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It is inherited, it's hard to tell people that it's " not your fault". I just cover up alot, it's easier than talking about it. My daughters have it, also one of my sisters and multiple cousins. I think that my Paternal Grandmother also had it ( German). I am dark and have olive skin ( my father is half American Indian). I have had good luck with Dovonox ( expensive) and Retin A ( mixed together) I have recently tried hot tubs ( loaded with bleach) and the lesions have really improved.





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I also have DSAP which I inherited from my mother. Dry itchy sores, almost lesions. Started using coconut oil as a moisturiser when my mother's aged care nurse recommended it for solar keratosis(the common sun spots). My old active angry spots of 10 years plus are actually HEALING. Alo new ones which come up in a lump, heal very quickly without scarring. Exfoliation in combination with coconut oil application is needed to get the hard crusty, scabby layers removed so the sore can heal from the inside. I ran out of coconut oil and didn't use it for about one week and the itchiness came back even though I was using other bath oils as often. Rub in after a show when your skin is wet. Dab skin dry with a towel. I must mention that I have a very mild case of DSAP. The coconut oil makes the spots a bit redder at first. I thought initially, that this may have been an allergic reaction or irritation but now I see it as part of the healing process. I wish you all luck with your treatments.





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I am surprised that more of you are not talking about the vicious itching that accompanies this hideous problem. My itching occurs mostly, but not exclusively, at night, deprives me of sleep, and is HORRIBLE. Any suggestions? I first noticed this disease when I was 48. Am now 77. Got no help for years. Six years ago I changed docs and I was put on 10mg of doxepin each night. Within three days I was cleared of a terrible outbreak, and I have not had trouble since until a few days ago when I developed a case of acute dermatitis. Doc put me on prednisone and after a few days I broke out with my first case of dsap in six years. The doxepin does not seem to be helping as it as for the last six years. But I am still taking the doxepin, 10 mg three times during the day and 20 mg before bed. At 77, the aesthetics of this problem does not bother me; it is the itching at night that drives me crazy. I am aware, of course, that the doxepin does not "cure" the dsap, but it alleviated the infamous itching that goes along with mine. I had lots of sun exposure growing up. As far as I know neither of my parents had this stuff.





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Walt, its the itchiness that gets me too. I have it on my arms and legs. I'm male and 66 and have had it since I was about 47 but only recently have my doctors given me a name for it. Different ones have thought it ordinary keratosis or basel skin cancer and have frosen off some. Curiously a recent series of an antibiotic for another complaint had the affect on the skin of itchness and all the dried keratosis dropping off and the red blotches lighting up like car tail lights. My doctor has me back using a cortidol cream containing betametasone valerate and a bit of chloroceresol. It sometimes settles the itch. The best thing I've used is a mosturiser which has neem oil in it as well as some aloe vera. I've also used straight neem oil mixed with sweet almond oil 10% neeem 90% sweet almond. Neem oil is a traditional product from the Neem tree in India. I'm in one of the neo-European countries (Australia) 3 parts English one part Irish. 3 of my 7 siblings have it. We grew up in the tropics though I haven't lived there for 50 years. We think we got it through our Irish grandfather.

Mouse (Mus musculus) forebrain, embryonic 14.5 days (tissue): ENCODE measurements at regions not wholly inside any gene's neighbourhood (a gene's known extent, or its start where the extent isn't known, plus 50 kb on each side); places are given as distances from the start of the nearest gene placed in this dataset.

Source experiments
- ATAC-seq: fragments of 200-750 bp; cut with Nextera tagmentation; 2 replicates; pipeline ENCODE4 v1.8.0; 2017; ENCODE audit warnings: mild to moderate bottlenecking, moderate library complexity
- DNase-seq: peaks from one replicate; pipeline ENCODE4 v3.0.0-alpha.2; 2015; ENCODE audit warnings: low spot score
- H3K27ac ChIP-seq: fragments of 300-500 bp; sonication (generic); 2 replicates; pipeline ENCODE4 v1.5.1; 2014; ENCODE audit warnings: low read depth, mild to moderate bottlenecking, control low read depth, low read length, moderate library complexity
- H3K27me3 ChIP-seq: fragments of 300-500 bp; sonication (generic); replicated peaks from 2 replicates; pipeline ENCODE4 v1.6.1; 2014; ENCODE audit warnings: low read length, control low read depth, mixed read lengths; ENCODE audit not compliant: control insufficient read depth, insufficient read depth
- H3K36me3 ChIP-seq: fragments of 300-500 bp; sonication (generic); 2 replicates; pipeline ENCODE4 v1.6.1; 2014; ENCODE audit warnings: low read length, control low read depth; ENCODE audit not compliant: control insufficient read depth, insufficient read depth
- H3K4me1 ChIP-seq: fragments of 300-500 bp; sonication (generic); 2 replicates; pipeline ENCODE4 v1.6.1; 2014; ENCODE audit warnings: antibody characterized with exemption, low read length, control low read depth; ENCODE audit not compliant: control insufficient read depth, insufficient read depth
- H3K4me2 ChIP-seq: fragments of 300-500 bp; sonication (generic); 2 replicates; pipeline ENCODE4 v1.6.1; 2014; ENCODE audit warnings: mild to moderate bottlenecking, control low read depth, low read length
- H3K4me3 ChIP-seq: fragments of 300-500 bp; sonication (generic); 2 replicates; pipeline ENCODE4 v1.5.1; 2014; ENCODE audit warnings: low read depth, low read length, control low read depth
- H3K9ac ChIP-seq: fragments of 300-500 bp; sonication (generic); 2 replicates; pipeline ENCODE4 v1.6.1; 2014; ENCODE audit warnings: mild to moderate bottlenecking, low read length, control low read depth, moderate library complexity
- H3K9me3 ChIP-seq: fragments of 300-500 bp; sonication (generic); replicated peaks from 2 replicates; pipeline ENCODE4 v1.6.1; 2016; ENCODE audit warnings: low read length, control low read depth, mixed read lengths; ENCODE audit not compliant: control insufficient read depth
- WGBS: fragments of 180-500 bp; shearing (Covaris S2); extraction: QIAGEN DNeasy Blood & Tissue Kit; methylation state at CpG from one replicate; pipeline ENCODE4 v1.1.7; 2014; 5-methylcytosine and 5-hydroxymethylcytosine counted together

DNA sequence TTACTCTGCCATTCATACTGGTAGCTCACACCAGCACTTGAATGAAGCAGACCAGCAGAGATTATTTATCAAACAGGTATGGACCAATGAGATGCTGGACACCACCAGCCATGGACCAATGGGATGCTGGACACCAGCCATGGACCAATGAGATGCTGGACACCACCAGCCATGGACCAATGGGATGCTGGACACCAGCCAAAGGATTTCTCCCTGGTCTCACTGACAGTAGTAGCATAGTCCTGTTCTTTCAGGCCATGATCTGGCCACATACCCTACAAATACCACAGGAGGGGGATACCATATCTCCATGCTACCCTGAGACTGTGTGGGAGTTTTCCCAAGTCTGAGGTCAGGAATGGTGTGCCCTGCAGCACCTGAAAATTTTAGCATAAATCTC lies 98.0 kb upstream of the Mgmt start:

I am 59. I started noticing the spots on my arms about 4 years ago.I moisturized. They seemed to be getting redder and deeper this year. Also, three family members commented " What's that on your arms?" " Are you sick?'. My doctor prescribed Betaderm, it has taken the redness away. Now they look like brown liver spots. Makeup does not cover them. For years I have stayed out of direct sun as much as possible. My family can't believe it is from the sun. They are out all day and love deep dark tans. In comparison, I do look sick!





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How often do you apply the bleach? Every day? How often is this necessary? Also, I wondered what type exfoliator you use and how often. Also, have you found any type of makeup/concealer that can be used that doesn't make the spots more noticeable, that looks natural? Thanks for any help you may offer!!





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I am 42 and was recently diagnosed with DSAP. It runs in my family. I am fair skinned and have light eyes. I have noticed that the sun makes DSAP worse and chlorinated pool water makes it better. I also have a severe vitamin D deficiency in which I have to get a prescription for. Would be interested in knowing if anyone has tried bee venom therapy?





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How often do you apply the bleach? Every day? How often is this necessary? Also, I wondered what type exfoliator you use and how often. Also, have you found any type of makeup/concealer that can be used that doesn't make the spots more noticeable, that looks natural? Thanks for any help you may offer!!





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It looks like no one else has asked this question, so please fill in the rest of your details below.